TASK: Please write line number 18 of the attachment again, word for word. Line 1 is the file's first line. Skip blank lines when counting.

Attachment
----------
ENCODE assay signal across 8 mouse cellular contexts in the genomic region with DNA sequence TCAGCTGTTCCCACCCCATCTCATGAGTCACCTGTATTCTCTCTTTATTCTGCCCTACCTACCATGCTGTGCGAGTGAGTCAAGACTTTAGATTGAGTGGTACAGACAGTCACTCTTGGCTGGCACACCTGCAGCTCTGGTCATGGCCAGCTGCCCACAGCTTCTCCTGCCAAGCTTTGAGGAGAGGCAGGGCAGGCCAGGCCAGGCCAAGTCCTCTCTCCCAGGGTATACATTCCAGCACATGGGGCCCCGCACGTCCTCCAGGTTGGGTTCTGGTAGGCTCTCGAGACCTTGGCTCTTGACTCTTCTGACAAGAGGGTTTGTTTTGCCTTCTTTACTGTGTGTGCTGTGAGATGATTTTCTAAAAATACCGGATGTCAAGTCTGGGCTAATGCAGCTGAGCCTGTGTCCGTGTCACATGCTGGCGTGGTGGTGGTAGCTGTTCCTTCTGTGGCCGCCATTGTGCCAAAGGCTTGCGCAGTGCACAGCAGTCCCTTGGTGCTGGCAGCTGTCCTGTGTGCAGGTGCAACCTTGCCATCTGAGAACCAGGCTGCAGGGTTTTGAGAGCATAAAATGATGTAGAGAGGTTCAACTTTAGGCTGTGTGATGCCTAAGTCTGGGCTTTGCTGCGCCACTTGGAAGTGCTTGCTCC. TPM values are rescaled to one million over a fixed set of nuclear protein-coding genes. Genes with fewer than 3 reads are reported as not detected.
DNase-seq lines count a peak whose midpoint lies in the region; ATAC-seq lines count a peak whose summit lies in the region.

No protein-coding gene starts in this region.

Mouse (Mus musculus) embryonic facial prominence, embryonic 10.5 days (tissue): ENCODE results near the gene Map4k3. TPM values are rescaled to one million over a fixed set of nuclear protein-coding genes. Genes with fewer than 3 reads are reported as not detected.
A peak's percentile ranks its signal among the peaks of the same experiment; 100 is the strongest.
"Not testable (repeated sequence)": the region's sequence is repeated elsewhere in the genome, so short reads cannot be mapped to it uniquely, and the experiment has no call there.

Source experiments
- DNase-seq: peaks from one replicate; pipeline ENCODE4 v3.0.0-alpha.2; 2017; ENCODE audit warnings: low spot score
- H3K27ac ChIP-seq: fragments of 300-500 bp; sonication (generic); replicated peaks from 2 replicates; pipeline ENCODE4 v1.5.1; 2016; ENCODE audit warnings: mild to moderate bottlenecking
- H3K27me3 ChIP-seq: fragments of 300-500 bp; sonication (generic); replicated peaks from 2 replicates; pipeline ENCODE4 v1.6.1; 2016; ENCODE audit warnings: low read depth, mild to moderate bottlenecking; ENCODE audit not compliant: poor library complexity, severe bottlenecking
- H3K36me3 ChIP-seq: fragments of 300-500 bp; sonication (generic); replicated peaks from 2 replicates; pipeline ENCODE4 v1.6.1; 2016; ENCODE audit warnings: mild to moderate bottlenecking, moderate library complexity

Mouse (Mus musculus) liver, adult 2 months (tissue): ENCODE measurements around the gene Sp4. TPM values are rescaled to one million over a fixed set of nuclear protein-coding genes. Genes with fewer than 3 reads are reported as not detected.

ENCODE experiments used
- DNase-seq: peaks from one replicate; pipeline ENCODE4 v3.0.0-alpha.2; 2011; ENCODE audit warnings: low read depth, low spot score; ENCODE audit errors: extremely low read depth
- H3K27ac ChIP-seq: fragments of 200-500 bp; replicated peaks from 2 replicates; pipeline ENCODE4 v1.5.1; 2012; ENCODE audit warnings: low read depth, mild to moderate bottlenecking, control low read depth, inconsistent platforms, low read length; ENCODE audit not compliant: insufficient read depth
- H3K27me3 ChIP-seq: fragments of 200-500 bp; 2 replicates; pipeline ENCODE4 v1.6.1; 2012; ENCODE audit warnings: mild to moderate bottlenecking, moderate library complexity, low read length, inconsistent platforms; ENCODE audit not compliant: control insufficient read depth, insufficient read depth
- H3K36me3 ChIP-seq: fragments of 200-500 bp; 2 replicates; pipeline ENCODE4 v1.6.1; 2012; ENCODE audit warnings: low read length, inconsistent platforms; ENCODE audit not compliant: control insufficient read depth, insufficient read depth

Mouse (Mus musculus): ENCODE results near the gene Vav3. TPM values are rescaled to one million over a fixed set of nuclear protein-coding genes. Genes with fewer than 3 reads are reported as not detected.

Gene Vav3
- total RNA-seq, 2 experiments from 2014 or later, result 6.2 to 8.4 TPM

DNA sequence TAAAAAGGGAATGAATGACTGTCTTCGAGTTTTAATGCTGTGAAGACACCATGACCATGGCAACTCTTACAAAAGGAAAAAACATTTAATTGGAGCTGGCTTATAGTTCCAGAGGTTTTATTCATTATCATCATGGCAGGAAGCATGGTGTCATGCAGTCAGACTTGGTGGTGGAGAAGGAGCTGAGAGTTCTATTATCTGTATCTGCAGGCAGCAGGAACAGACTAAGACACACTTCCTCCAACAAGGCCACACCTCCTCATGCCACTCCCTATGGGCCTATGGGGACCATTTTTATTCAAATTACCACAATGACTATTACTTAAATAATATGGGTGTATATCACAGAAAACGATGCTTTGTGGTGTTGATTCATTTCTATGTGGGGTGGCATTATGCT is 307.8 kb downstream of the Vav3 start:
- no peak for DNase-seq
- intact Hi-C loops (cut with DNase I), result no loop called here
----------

Mouse (Mus musculus): ENCODE results near the gene Vav3. TPM values are rescaled to one million over a fixed set of nuclear protein-coding genes. Genes with fewer than 3 reads are reported as not detected.